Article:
Ed Rosenthal’s 10 tips on “How to Grow Killer Weed”
Want a couch potato high? Go for Easy Rider. Something more cerebral? Go for Green House Thai. Prefer a party buzz? Try Euforia.
Posted by Mark Frauenfelder who is the founder of Boing Boing
Excerpted from The Art of Doing: How Superachievers Do What They Do and How They Do It So Well, by Camille Sweeney and Josh Gosfield.
Excerpts from BoingBoing’s excerpts:
It was the Sixties, and Ed Rosenthal, who listed his future career as “plant geneticist” in his high school yearbook, had discovered pot. After college, living in an oversize apartment in the Bronx, Rosenthal decided to grow his own. The rest is marijuana history as Rosenthal went on to become “The Guru of Ganja” and a godsend to both the home growing hobbyist and the commercial grower. He has authored a dozen books on marijuana cultivation and his popular grower’s advice column Ask Ed ran in High Times for two decades and is syndicated internationally.
1. Know the consequences. Face it, pot isn’t legal in most places yet. There are almost a million marijuana arrests in America every year, so know your local laws, both state and county. If you get busted in Oklahoma for growing a single plant you can get two years to life. In some states a medical doctor can lose his license for cultivation. A student can lose rights to scholarships. You can even lose your driver’s license or right to vote. Ask yourself: “Is growing worth it?” The police blotter is full of stories of people who didn’t think it through.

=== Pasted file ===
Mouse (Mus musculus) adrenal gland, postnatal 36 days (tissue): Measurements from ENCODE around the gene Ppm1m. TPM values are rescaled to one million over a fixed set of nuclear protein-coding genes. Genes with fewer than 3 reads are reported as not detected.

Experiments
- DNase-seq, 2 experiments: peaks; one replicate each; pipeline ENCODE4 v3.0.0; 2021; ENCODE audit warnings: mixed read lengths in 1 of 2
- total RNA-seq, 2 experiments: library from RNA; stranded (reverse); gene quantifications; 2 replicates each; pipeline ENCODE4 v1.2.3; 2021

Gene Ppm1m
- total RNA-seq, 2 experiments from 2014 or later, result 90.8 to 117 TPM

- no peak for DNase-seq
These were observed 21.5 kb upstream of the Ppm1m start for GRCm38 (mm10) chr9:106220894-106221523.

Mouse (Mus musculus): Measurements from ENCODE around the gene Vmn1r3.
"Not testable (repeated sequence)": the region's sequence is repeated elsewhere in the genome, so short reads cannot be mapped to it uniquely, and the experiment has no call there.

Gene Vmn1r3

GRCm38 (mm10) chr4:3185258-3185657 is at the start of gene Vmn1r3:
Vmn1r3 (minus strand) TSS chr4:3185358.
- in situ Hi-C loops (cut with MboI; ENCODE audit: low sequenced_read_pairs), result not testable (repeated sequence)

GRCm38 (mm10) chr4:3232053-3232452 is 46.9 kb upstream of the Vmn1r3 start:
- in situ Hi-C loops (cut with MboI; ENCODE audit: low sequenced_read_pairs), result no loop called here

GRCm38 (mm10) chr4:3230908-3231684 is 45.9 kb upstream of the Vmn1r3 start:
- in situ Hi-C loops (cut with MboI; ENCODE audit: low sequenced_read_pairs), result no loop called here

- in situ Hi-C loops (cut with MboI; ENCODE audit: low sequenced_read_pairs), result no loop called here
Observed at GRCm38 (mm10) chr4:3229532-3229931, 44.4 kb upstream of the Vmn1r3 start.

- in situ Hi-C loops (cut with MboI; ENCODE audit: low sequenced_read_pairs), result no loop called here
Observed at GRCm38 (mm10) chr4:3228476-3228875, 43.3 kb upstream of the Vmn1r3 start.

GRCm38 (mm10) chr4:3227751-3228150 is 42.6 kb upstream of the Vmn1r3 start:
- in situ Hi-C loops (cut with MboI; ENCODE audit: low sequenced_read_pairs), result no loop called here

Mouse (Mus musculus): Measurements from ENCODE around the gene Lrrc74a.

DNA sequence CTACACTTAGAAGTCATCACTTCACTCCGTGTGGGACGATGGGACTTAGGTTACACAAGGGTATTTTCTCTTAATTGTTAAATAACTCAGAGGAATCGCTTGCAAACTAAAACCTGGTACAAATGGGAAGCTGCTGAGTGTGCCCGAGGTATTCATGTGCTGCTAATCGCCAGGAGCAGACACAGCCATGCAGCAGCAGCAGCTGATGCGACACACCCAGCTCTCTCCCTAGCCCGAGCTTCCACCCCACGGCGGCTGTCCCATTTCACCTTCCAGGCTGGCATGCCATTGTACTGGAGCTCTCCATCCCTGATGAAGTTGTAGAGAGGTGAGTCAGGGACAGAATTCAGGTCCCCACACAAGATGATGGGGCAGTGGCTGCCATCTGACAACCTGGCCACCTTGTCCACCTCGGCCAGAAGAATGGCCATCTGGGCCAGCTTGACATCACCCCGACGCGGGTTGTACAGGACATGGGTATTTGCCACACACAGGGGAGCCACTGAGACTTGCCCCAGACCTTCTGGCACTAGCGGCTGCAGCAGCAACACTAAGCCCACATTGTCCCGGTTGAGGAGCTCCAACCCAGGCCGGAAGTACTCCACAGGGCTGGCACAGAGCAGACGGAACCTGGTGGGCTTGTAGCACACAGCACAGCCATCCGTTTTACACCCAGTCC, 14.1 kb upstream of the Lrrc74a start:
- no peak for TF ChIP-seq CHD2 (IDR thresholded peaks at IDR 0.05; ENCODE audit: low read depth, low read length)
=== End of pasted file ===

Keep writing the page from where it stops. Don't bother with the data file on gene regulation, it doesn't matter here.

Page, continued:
2. Design your garden. Determine the best garden design for your particular needs. If you’re squeezed for space, you can grow in a closet. Need a fast turnaround time? Plants grown hydroponically mature more quickly. Don’t want to risk being busted with an indoor garden? Grow a guerilla garden in a small hard-to-detect plot. If you’re growing medical marijuana, you might be legally limited to a certain number of plants, so design your garden for maximum yield of each plant.
3. Know your limits. When some people first start growing, they want to do too much and get in over their heads. I knew a first-time grower who planted a 400-square-foot indoor garden. He did everything by hand. No irrigation system. No help. Halfway through the first grow cycle he realized, “There’s not enough time!” He was having a nervous breakdown. I told him, “Shut off half the lights and do what you can.” Growing cannabis is not a fly-by-night project. Start small. Get some experience. Then you can expand into a larger system.